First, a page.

Monday, September 14, 2009

Jim O'Rourke's new recording and ideas regarding context


Once Insider, Now Outsider, and Liking It
by Ben Ratliff
Published: September 2, 2009

Singer, composer, producer Jim O'Rourke, now living in Japan. Most interesting part of the story:

That, and working on “The Visitor,” released this week by Drag City. It’s a nearly orchestral, fully instrumental album, his first in eight years. He made it alone in his home studio — except for the piano tracks, which he recorded in a rented rehearsal space — so it takes its place alongside the small number of other high-level pop records made completely or mostly by one person, including Todd Rundgren’s “Something/Anything?” and Stevie Wonder’s “Music of My Mind.” Mr. O’Rourke gives the sense that its gingerly dynamics were dictated by thin walls and respect for his neighbors.

“The Visitor” is so easy on the ears that it disguises its density. “There are parts where there are almost 200 tracks of instruments, but I didn’t want it to sound difficult,” he said. “I didn’t want itto be virtuosic.”

Consisting of one 32-minute track, “The Visitor” took three years to make, including a year to mix. Mr. O’Rourke had exhausted his savings, and for one of those years, he said, he was prevented from earning an income in Japan because he didn’t have a work visa. (It finally came through early last year.) He lived off royalties from his past albums, some of which have sold upward of 50,000 copies in America.

“The Visitor” runs through chapters of folk, chamber-pop, progressive rock and jazz bucolia, and it’s crazily broad: a Leo Kottke fan might like it, a Pat Metheny fan might like it, a Morton Feldman fan might like it. As the piece moves along, holding together with its long-form logic, it can be difficult to discern that most of the music relates back to the album’s simple opening chords and theme. That theme develops through different rhythms and arrangements for an array of instruments — piano, pedal-steel guitar, organ, cello, banjo, clarinet — some of which he learned how to play for the purposes of this record.

The trombone, for example, which comes in after about 20 minutes, took six months of practice before Mr. O’Rourke could play the lines he’d written for it in a perfect take. (He kept a no-edit rule.) The trombone is mixed low, but it’s the loudest instrument he used; when he was ready to record it, he waited until his next-door neighbor left for her grocery run.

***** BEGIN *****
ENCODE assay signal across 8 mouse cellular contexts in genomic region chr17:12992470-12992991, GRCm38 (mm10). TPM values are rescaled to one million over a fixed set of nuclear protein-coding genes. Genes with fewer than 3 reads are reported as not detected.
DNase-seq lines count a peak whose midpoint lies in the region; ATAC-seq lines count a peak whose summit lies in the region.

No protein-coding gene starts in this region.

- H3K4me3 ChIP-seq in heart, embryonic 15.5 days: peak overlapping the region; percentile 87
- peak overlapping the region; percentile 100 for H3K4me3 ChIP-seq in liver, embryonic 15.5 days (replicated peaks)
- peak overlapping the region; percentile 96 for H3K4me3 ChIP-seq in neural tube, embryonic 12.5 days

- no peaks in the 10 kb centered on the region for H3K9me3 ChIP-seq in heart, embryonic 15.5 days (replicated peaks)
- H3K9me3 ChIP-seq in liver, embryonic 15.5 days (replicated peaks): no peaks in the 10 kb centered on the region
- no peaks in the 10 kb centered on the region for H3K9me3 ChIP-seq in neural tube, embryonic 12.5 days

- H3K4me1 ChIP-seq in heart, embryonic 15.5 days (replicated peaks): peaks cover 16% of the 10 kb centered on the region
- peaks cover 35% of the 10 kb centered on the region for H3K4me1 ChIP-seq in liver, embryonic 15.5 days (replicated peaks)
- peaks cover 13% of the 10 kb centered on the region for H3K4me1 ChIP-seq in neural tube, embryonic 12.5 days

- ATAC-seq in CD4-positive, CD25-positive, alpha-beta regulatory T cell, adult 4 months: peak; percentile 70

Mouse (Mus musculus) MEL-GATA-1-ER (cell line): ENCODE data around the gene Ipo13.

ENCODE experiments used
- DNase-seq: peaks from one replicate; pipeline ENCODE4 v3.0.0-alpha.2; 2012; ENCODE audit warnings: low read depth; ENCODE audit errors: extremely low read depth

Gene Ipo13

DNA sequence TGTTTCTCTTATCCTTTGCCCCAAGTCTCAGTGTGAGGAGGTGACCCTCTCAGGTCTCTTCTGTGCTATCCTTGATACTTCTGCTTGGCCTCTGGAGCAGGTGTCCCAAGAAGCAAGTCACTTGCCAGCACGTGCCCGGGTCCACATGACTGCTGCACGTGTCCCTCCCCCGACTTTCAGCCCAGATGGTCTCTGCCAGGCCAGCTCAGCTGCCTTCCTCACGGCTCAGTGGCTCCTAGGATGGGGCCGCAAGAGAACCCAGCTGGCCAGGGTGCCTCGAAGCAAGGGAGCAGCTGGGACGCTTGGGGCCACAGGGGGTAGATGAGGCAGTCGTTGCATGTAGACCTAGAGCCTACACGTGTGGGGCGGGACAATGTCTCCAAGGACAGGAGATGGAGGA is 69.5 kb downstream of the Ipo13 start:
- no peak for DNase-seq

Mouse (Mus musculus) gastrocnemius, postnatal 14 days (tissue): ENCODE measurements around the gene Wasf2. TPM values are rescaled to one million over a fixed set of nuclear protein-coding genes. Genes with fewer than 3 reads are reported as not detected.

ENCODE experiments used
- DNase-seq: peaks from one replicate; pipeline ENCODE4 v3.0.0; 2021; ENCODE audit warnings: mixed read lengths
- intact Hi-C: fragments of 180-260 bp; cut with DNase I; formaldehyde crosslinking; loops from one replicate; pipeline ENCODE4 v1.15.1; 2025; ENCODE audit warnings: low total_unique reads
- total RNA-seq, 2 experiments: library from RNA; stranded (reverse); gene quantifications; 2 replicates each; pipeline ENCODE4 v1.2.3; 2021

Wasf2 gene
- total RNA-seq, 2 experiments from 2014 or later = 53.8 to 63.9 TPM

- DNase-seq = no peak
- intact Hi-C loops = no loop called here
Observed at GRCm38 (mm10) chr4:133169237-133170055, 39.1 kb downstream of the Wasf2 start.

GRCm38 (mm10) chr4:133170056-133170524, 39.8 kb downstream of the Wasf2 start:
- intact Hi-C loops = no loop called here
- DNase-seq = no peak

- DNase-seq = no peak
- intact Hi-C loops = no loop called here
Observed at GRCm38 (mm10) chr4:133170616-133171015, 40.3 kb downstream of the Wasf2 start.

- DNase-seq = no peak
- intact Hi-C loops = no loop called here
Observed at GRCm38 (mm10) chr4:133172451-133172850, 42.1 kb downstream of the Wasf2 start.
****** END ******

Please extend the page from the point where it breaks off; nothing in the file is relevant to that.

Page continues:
Mr. O’Rourke’s production style is precise and dry; he creates a sound picture in which tiny sonic details matter. But where his Drag City records are concerned, everything matters: the pacing, the length, the sound, the cover images. For this reason he won’t allow “The Visitor,” or any of his albums, to be sold as downloads, on iTunes or anywhere else. He’s taking a stand against the sound quality of MP3s; he’s also taking a stand in favor of artists being able to control the medium and reception of their work.

“You can no longer use context as part of your work,” he said, glumly, “because it doesn’t matter what you do, somebody’s going to change the context of it. The confusion of creativity, making something, with this Internet idea of democratization ...” he trailed off, disgusted. “It sounds like old-man stuff, but I think it’s disastrous for the possibilities of any art form.”

His record company approves, perhaps a reflection of his being one of Drag City’s best-selling artists. “Frankly I’m really pleased about it,” said Rian Murphy, the label’s director of sales. “It may affect the way we’re able to promote it, and it may affect the wider range of listeners that come to get the record — if they can’t point and click to it — but it’s good to have someone standing up for that.”

Read the full story HERE.

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